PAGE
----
Like our beloved Famous Monster of Filmland and the great bronze age comic book, it’s the cover art, by George Peed, that grabbed us by the throat and commanded us to buy.  The Ghostly Sounds cover features a top-hatted vampire with skull cufflinks and fanged skeletons accompanied a grinning ogre and the most unthreatening cartoon frog in the history of commercial Halloween art. But the stern warning “Not for the very young” was brilliant in drawing a line that this nine-year-old Monster Kid knew he must cross, because promised terrible delights that must be heard. And finally, that glorious house, obviously haunted and dangerous, daring to be explored.

With narrator Peter Waldron ever present to guide us through the treacherous sound effect landscape, Ghostly Sounds begins with marvelous effects of wailing, cackling witches, and their bizarre spell-casting. Howling wolves and keening cats are heard. All the while, the eerie noise of wind purrs in the background. Many of the album’s effects, all untitled, were done on a synthesizer, and those awful canned music machines were seldom used to better effect.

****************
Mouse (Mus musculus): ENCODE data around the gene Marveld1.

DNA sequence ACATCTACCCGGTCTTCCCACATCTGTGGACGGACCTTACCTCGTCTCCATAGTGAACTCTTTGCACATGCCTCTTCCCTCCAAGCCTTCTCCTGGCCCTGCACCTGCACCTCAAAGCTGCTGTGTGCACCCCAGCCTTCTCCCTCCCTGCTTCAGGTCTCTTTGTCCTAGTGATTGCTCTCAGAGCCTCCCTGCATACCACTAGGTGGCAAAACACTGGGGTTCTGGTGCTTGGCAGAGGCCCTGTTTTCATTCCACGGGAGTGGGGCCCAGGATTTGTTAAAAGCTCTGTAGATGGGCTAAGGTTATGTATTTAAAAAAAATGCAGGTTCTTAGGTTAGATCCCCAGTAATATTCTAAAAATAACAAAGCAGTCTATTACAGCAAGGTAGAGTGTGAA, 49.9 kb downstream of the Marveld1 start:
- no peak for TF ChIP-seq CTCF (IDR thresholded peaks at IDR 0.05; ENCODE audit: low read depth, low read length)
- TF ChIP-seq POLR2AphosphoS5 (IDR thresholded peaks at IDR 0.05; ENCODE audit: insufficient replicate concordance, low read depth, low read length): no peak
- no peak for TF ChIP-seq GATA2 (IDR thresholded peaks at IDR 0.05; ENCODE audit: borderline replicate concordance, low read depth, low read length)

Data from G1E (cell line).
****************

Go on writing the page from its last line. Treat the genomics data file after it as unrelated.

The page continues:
“From out of their hiding places,” the narrator announces, “Goblins step… and laugh… and dance.” The deranged, bobbing, giggling, merry/creepy effects used to represent the goblins and their ghoulish gathering is a highlight of the entire spooky sound effects genre.

Next, we are treated to “Strange, unnatural sounds” — a woman’s unholy, almost musical moaning. That and the track that follows, “Skeletons rising from their graves,” are a highlight of an already splendid album. As the album’s various creatures join together and rise into a cacophonous burst of pure Halloween, the narrator exclaims, a terrified, resigned catch in his voice, “And nothing will stop them! Nothing at alllll….”

A pause.